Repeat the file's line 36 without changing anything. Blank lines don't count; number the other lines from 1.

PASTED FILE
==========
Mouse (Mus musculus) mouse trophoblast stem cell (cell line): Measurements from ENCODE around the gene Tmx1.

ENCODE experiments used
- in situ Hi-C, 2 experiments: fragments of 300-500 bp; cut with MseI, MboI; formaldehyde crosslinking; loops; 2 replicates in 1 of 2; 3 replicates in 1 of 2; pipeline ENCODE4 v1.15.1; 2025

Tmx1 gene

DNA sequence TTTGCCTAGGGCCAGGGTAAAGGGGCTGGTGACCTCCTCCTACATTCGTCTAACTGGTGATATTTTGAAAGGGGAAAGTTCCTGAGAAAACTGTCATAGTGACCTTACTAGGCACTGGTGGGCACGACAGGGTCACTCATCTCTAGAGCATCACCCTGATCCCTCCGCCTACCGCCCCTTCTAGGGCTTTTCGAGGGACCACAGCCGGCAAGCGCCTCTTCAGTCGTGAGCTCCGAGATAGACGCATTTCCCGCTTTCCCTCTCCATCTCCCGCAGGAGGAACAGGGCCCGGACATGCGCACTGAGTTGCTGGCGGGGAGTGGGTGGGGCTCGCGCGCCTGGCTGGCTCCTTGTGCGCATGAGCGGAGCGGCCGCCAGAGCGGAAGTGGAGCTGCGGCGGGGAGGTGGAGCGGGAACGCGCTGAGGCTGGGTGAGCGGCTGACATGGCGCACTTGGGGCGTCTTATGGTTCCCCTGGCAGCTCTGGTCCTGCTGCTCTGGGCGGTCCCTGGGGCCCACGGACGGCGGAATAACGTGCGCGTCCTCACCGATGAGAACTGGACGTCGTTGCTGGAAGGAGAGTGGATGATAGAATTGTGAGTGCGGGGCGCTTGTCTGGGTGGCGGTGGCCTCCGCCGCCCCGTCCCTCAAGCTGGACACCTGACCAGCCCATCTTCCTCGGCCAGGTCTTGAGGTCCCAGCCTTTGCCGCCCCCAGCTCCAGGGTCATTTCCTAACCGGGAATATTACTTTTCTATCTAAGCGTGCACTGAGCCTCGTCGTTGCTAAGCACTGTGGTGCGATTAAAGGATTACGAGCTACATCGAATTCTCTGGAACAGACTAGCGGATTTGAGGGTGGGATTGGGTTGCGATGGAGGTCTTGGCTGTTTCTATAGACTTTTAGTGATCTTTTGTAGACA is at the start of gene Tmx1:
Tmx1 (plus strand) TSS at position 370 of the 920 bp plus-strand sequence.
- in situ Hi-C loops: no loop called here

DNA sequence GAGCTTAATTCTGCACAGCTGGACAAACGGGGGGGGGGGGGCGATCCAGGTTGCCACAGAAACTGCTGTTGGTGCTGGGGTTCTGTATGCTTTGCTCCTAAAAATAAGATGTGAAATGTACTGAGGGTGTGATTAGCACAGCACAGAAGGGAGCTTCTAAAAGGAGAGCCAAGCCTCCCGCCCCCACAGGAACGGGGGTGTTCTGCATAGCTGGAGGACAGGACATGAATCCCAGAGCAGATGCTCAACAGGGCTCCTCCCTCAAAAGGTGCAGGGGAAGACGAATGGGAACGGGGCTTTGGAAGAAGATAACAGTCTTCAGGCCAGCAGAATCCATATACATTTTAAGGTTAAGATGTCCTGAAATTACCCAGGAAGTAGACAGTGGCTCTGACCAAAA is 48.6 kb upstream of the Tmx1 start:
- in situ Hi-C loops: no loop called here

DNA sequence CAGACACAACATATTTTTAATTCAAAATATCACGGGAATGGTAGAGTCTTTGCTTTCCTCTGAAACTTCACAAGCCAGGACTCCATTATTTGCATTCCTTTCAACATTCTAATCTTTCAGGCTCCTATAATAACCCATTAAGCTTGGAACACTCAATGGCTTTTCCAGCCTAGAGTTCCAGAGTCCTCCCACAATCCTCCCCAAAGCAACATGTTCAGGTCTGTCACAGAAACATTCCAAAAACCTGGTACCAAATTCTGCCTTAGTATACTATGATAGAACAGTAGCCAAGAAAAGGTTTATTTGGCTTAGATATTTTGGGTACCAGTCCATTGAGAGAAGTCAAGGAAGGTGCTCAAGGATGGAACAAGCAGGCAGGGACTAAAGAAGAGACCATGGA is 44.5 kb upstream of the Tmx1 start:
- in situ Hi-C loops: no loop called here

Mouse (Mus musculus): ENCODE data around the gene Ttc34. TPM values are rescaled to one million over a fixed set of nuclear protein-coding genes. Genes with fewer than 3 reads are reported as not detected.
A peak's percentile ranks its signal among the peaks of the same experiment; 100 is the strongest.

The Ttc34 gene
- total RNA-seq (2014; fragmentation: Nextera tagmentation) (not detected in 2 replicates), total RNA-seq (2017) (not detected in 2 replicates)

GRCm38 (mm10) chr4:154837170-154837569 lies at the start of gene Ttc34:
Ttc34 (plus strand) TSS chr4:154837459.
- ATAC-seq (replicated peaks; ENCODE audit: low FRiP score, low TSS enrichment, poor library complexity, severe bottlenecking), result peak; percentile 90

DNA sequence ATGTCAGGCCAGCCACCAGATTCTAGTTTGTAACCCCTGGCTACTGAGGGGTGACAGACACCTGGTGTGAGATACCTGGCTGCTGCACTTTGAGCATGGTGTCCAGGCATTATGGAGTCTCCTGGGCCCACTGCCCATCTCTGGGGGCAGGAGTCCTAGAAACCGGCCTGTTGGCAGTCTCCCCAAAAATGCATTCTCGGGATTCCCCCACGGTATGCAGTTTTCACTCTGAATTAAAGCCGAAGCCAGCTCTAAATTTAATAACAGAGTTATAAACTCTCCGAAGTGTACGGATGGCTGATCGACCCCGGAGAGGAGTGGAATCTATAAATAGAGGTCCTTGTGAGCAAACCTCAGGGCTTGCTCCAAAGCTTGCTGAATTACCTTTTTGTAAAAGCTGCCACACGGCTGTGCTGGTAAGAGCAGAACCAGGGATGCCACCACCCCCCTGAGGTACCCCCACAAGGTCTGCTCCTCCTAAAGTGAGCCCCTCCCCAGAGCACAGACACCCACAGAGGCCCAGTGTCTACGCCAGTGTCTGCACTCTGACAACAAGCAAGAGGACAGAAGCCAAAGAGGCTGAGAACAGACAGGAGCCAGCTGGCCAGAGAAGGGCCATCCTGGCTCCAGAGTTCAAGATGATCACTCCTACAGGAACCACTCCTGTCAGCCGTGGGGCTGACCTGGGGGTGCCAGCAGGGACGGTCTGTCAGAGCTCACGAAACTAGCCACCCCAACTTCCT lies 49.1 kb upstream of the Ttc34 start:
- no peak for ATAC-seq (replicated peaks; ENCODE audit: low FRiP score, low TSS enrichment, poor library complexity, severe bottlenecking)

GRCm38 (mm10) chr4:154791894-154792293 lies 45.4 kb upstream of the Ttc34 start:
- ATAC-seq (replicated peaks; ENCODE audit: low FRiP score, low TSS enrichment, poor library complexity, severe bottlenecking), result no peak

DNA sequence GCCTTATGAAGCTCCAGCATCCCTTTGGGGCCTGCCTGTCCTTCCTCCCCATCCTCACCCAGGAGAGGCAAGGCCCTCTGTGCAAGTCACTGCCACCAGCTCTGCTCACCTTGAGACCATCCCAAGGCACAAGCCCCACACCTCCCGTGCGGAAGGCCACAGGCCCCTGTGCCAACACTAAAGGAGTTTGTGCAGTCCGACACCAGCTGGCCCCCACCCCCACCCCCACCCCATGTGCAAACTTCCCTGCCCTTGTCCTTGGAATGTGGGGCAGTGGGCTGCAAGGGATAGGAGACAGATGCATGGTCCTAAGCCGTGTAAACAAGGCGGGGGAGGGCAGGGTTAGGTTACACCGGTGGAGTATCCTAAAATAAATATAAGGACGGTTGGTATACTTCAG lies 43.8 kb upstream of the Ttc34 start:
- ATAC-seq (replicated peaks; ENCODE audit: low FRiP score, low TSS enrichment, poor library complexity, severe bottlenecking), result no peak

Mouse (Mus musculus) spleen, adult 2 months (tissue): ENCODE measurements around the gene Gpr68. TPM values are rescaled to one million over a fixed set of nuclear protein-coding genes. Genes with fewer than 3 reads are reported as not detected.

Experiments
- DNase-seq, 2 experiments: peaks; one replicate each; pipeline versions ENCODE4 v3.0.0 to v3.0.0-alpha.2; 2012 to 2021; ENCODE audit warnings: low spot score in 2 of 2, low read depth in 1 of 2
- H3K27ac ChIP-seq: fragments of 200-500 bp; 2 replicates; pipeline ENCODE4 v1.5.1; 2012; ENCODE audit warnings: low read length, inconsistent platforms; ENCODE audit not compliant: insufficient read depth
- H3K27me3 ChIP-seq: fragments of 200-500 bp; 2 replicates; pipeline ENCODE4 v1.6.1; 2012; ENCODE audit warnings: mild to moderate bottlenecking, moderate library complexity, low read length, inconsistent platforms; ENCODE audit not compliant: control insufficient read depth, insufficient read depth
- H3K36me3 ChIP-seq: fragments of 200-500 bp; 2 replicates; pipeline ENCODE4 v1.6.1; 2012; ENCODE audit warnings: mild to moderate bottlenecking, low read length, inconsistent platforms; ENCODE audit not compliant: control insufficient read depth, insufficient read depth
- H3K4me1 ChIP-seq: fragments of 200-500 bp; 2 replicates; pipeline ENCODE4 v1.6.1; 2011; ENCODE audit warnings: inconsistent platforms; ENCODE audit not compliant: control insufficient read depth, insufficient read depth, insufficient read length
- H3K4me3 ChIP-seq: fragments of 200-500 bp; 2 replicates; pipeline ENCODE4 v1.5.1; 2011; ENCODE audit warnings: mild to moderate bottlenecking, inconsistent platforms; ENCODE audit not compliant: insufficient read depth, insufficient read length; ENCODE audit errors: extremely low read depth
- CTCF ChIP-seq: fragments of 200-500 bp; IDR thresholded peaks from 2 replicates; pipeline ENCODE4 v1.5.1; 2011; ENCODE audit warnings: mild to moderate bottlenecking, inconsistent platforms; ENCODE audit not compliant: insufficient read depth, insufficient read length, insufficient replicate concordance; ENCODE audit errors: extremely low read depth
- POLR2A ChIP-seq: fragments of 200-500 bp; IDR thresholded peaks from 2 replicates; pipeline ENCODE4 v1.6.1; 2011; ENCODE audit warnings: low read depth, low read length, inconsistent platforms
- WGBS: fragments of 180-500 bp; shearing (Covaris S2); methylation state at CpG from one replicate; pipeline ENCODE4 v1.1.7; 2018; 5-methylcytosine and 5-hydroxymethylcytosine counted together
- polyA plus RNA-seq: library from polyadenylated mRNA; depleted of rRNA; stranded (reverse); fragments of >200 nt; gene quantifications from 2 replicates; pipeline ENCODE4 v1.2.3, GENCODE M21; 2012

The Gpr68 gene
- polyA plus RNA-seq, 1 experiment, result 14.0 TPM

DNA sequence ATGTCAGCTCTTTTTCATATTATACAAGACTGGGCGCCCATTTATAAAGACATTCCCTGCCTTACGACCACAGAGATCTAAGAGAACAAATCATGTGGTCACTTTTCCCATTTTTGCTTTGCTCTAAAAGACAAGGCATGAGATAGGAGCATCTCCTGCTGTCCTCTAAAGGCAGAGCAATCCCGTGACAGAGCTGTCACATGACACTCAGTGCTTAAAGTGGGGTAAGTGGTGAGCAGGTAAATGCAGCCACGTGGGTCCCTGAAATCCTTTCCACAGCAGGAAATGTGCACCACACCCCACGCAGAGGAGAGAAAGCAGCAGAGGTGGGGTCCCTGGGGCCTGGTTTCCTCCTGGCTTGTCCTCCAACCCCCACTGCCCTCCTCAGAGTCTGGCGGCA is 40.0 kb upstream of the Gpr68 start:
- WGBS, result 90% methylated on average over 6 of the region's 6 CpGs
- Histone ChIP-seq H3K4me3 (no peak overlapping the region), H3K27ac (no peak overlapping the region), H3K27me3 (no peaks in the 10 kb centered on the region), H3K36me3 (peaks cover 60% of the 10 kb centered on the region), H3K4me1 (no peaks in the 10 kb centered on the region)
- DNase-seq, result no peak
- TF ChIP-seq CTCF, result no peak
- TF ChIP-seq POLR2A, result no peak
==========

- polyA plus RNA-seq: library from polyadenylated mRNA; depleted of rRNA; stranded (reverse); fragments of >200 nt; gene quantifications from 2 replicates; pipeline ENCODE4 v1.2.3, GENCODE M21; 2012